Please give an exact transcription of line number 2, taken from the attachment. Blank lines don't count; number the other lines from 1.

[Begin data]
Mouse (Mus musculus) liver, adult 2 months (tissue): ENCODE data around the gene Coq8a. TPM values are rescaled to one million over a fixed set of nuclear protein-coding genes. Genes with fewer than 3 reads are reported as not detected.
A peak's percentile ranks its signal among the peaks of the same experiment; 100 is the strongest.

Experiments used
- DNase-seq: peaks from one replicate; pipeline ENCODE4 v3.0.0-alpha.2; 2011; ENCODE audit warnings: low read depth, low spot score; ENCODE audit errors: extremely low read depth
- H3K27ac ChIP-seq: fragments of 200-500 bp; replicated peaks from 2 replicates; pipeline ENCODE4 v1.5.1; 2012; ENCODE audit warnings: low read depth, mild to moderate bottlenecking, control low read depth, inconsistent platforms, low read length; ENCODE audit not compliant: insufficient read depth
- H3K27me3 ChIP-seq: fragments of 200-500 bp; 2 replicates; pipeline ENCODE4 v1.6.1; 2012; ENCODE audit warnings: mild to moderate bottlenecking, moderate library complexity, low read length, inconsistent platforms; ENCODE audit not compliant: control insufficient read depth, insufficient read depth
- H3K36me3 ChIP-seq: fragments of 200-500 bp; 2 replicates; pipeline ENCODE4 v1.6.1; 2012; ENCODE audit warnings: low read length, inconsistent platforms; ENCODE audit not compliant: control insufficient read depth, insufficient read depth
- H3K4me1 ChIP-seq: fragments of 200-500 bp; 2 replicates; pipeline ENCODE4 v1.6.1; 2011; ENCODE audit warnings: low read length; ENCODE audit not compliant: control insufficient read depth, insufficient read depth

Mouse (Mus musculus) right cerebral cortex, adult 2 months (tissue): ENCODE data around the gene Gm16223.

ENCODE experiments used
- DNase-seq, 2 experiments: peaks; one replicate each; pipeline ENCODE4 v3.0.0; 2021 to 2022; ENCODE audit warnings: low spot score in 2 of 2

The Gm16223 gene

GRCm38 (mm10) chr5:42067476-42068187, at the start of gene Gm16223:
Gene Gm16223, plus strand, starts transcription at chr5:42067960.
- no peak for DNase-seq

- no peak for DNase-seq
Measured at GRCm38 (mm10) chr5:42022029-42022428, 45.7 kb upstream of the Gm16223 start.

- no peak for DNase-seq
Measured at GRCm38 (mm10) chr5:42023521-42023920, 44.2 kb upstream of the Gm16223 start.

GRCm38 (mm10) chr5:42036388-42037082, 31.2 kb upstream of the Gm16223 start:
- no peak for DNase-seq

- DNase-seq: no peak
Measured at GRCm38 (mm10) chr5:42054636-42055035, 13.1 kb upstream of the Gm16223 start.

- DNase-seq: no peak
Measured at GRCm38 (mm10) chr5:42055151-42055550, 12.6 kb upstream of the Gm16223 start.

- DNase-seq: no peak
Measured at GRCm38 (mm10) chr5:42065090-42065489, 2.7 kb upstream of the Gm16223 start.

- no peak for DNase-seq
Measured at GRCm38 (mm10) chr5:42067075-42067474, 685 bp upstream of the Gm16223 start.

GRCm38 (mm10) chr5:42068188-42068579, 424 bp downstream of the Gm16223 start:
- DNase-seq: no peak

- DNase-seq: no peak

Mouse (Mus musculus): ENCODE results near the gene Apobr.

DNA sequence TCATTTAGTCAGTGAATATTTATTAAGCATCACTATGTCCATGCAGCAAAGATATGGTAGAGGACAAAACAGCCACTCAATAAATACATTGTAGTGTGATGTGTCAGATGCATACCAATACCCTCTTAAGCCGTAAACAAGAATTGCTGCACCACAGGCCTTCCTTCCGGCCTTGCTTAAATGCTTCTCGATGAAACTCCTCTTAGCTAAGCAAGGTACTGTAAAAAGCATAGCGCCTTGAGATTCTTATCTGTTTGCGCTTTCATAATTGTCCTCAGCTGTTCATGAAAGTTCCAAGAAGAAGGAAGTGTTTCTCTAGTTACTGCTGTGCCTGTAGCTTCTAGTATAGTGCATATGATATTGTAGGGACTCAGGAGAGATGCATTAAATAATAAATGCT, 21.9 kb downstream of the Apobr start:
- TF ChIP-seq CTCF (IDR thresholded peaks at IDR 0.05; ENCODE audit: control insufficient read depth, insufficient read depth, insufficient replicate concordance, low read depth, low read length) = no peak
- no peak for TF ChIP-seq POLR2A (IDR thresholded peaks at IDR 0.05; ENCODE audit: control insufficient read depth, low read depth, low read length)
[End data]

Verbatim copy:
A peak's percentile ranks its signal among the peaks of the same experiment; 100 is the strongest.